Debbie Ginzberg and her ilk came by their adoration of attire and accoutrements naturally: namely from their mothers, many of whom were Kol Emet wives. And yes, their status was that of wife, in that their role was to exemplify the financial prowess of their husbands by dressing accordingly. Up in the female-only balcony sat Mrs. Hildegard Ginzberg, her fur coat bedazzled with diamond pins, gossiping with the other behatted and bejeweled ladies. These Modern-Orthodox women, unlike the more traditional Orthodox teachers, covered their heads only while in synagogue; and they wouldn’t be caught dead wearing a wig or kerchief. Instead, they donned richly ornamented, dramatic hats made of velvet or silk and adorned with feathers or jewels. The hats, whether or not they were in style with the non-Jewish, non-Orthodox fashionistas, were badges of honor or signifiers of success, which the Kol Emet women displayed proudly, that is, within the confines of the synagogue.
While I hailed from the Upper West Side and Nadia from the Upper East, neither of us really fit in fashion-wise with her peers in her neighborhood. I, the aspiring intellectual held great disdain for the J.A.P.s, specifically their shallowness and inanity, but I envied their wardrobes and well-filled wallets. I coveted fine, chic clothing, but our Herman family budget and values quashed any hopes of competing with the likes of Debbie Ginzberg. Furthermore, my mother, Barbara Herman, who also appreciated a designer dress, was a Depression era baby and very frugal. She was an expert sale and discount shopper who would find the Calvin Klein pants, or the Ralph Lauren blouse, or the Diane Von Furstenberg dress amidst the lesser brands and cheap imitations at Marshalls. She scavenged the semi-annual sales at Bloomingdale’s and Macy’s providing her family with the best possible wardrobes that fell within the confines of her pocketbook.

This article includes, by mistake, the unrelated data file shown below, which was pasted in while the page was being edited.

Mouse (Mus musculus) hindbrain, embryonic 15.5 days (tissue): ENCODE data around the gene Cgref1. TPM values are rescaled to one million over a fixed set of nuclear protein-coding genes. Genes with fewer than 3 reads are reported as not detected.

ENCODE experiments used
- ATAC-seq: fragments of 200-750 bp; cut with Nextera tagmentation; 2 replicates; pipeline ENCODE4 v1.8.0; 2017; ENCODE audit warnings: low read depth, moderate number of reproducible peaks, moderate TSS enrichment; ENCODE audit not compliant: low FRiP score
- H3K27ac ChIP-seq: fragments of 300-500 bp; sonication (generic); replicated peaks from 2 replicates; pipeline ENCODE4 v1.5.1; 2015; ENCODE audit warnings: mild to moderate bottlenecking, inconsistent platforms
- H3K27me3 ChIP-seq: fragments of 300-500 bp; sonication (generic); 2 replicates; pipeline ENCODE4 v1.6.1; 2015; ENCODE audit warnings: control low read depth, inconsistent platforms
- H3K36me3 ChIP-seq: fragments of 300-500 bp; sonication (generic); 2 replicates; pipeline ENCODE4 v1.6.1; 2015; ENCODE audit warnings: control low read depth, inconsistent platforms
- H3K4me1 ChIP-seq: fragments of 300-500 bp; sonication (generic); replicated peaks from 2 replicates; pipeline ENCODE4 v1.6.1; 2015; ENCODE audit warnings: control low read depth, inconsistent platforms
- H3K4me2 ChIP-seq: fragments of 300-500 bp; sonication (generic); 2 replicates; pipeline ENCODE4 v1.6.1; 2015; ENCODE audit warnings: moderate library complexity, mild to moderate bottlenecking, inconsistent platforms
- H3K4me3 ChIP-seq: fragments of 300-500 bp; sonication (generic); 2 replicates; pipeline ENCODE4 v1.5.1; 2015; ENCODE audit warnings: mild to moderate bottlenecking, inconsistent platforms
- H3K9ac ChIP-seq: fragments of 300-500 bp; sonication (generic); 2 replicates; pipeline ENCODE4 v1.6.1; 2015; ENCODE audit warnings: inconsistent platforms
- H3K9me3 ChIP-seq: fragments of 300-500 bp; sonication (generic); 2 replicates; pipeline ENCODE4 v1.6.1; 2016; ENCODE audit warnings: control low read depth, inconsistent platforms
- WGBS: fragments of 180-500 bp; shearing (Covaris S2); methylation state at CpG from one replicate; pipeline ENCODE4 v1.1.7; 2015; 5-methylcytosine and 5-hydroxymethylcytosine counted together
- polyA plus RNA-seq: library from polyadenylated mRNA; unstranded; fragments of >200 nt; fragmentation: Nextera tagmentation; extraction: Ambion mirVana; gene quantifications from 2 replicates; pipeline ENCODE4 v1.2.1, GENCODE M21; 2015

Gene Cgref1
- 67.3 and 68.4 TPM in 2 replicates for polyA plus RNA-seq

Consequently, I made do with off-season or last season’s sale items, knock offs, and second-hand or euphemistically named vintage clothing, which I deemed cool and arty. Since my mother rarely threw anything away, I appropriated cashmere sweaters and form-fitting wool skirts that my mother had worn in the early 1960s. With my babysitting money, I shopped at used clothing stores in Greenwich Village. My efforts resulted in some sort of mélange of arty, preppy, chic. Or so I believed.
Nadia also could not compete financially with the Debbie Ginzbergs of Sohar. Like me she enjoyed fashion and craved expensive goods but did not share the stylistic preferences of Sohar teenagers, nor very many girls her age anywhere. By the age of fifteen, Nadia could easily be mistaken for a twenty-something-year old. She had been dying her hair a drugstore purchased brassy blonde since eighth grade. She never left the house without heavily mascaraed lashes and her signature bright coral lipstick. Nadia, influenced by her hand-obsessed mother Sandi, had her long nails professionally manicured each week in a vibrant shade of lacquer that matched her lipstick. Nadia’s predominantly black wardrobe of darkly hued figure-hugging tops and skirts was accompanied by high heels of various genres—boots, sandals, pumps—but never flats. The impression she conveyed was that of a forty-year-old real estate agent rather than that of a student at a yeshiva.
My smart-girl chic neither allowed me to fit in with the J.A.P.s nor the more studious, religious girls, and nor did I really want to. Nadia didn’t either. So Nadia and I, along with a few other extras formed an unspoken alliance not solely against the J.A.P.s and frumies but as a way of defining ourselves by what we did not want to be or become. Our bond, in part, was a way of declaring that we were not really of Sohar Academy but just unfortunate enough to have been enrolled there by our parents. It is where we came of age, in spite of it all.
Ariel Balter has a PhD in English and American literature, taught writing and literature for many years, and published several academic essays. Her memoir, The Maternity Labyrinth, which relates her struggles with failed pregnancies, IVF, and surrogacy, was published by Plain View Press in 2010. She also has humorous essays in a number of publications, a blog “A City Girl in Suburbia” (arielhbalter.blog), and writes book reviews for New York Journal of Books.